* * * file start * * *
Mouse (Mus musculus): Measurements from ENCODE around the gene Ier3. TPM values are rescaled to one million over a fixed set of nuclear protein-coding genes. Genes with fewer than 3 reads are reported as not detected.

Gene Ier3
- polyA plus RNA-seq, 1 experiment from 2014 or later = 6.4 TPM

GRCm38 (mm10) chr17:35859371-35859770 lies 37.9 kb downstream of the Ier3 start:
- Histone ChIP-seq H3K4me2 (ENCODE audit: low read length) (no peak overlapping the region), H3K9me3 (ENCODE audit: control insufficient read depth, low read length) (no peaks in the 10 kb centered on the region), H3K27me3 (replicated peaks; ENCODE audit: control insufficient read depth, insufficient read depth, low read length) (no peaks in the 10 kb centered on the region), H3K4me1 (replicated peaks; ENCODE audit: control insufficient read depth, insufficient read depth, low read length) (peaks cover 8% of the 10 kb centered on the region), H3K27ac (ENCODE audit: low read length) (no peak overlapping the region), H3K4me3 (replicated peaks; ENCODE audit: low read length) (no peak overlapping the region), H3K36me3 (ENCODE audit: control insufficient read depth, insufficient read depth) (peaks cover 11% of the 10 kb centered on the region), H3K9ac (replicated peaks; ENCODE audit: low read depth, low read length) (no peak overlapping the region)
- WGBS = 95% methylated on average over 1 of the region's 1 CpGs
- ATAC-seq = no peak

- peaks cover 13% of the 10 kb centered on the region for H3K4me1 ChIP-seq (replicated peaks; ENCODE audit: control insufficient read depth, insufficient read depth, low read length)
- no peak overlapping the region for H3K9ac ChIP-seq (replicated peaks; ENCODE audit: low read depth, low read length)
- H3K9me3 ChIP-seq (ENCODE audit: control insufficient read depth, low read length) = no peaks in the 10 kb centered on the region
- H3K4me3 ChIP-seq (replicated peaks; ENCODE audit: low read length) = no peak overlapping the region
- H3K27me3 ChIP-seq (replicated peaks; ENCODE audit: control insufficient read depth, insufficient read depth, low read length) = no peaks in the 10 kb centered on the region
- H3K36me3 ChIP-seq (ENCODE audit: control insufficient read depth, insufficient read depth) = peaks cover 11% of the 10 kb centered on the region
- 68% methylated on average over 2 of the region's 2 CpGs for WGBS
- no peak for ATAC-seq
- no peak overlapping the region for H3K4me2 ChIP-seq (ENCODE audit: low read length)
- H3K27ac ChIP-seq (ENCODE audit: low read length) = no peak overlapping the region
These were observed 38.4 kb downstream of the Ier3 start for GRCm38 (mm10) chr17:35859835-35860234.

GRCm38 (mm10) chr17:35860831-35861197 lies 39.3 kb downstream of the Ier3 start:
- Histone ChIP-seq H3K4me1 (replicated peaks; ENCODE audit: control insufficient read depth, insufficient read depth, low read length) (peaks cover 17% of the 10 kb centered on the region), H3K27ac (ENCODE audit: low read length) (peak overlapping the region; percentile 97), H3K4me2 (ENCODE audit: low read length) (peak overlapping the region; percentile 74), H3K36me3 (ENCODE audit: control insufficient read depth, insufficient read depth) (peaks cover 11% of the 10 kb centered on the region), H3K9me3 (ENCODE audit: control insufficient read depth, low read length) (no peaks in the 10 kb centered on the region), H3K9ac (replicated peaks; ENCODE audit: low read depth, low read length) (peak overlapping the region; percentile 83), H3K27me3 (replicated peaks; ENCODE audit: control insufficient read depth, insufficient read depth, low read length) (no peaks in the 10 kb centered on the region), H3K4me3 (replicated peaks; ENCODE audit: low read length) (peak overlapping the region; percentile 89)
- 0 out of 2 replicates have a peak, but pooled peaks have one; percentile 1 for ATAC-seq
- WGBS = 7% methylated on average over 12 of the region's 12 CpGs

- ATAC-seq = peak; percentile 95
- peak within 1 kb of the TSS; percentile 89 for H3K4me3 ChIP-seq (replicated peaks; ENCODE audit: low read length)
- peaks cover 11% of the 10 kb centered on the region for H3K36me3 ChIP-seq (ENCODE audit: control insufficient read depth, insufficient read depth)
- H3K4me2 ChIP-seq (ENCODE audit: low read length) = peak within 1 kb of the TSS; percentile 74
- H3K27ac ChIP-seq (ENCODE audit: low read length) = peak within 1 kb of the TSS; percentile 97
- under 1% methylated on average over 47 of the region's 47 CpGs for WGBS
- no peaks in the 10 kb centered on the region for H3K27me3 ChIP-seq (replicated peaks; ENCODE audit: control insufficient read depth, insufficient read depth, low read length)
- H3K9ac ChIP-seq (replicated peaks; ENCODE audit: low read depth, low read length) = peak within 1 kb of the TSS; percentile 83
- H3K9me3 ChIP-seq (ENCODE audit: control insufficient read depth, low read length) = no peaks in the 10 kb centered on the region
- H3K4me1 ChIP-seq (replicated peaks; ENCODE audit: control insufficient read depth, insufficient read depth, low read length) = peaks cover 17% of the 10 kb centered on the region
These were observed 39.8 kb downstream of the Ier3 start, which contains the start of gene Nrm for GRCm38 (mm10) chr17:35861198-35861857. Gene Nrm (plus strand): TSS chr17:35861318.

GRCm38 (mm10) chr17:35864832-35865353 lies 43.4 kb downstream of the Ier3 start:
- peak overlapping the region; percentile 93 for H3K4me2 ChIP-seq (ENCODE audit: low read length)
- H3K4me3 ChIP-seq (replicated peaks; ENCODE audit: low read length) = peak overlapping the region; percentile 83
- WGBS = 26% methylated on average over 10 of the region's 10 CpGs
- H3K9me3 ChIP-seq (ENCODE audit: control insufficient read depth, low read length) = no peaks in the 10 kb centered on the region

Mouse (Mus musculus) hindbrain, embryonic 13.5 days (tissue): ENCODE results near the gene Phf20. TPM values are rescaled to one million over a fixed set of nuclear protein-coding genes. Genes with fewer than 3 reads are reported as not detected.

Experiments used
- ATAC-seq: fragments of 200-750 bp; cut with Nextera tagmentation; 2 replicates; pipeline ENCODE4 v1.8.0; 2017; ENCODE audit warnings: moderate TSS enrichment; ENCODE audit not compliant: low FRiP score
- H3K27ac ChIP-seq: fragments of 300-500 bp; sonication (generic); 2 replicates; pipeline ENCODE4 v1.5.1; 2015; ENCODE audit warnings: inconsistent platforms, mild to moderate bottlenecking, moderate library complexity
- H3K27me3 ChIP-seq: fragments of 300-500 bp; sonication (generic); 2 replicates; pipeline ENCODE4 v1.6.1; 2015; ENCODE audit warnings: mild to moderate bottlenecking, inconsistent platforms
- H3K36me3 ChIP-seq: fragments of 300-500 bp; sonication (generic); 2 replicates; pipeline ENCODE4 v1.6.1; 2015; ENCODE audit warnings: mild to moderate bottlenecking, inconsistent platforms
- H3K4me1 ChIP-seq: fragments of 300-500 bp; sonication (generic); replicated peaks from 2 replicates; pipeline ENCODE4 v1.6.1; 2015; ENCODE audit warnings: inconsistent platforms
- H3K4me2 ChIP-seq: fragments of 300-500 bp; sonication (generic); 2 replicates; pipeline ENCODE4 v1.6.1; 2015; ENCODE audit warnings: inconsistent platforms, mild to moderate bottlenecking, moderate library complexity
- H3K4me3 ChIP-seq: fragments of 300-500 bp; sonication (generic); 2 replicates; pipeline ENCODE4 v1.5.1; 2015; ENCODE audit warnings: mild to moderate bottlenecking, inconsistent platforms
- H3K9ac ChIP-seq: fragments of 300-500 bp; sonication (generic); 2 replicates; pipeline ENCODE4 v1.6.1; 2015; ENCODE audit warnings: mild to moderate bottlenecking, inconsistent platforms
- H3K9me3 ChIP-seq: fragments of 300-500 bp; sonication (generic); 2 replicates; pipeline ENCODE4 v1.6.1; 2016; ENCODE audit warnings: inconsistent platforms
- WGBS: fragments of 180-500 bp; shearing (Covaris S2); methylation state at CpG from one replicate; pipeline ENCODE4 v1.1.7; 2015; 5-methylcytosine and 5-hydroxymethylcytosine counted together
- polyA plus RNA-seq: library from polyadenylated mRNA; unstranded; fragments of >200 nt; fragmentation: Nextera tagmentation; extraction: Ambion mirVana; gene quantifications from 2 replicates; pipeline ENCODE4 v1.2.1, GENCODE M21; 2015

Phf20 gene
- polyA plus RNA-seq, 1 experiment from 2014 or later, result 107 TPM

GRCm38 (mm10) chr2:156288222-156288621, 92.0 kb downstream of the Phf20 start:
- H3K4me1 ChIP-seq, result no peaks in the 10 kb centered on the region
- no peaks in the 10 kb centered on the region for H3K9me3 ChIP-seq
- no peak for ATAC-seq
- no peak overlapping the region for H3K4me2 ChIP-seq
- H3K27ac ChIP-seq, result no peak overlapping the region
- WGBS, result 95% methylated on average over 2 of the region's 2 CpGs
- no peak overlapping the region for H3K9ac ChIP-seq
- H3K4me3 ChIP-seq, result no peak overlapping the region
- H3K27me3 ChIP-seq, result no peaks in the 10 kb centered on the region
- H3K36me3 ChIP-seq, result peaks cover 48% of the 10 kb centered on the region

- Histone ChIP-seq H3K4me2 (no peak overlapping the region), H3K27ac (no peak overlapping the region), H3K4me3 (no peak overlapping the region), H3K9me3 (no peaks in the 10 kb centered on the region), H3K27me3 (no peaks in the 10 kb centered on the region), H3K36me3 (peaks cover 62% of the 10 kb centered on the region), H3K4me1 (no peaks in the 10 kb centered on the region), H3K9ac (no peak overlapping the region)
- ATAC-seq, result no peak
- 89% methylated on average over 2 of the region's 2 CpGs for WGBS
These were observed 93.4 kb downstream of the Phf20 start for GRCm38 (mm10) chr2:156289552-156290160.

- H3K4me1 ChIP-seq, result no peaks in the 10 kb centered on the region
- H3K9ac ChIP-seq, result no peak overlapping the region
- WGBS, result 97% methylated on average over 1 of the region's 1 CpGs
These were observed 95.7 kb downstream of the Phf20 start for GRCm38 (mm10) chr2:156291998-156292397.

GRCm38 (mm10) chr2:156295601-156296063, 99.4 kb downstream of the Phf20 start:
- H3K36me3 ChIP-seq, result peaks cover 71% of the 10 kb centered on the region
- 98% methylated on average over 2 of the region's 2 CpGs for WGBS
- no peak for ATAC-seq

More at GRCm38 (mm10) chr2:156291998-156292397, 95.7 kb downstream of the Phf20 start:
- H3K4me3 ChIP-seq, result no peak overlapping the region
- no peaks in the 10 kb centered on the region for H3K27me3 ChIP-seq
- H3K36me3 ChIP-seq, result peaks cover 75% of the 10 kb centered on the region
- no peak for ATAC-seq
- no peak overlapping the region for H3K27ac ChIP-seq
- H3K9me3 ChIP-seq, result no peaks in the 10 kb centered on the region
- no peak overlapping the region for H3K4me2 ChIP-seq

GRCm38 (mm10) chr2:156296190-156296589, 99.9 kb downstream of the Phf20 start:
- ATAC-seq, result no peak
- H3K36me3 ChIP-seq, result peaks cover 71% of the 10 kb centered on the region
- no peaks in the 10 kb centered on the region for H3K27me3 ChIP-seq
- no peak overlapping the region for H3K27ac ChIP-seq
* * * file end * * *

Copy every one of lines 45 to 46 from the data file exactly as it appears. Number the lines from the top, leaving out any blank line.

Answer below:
- H3K4me1 ChIP-seq: fragments of 300-500 bp; sonication (generic); replicated peaks from 2 replicates; pipeline ENCODE4 v1.6.1; 2015; ENCODE audit warnings: inconsistent platforms
- H3K4me2 ChIP-seq: fragments of 300-500 bp; sonication (generic); 2 replicates; pipeline ENCODE4 v1.6.1; 2015; ENCODE audit warnings: inconsistent platforms, mild to moderate bottlenecking, moderate library complexity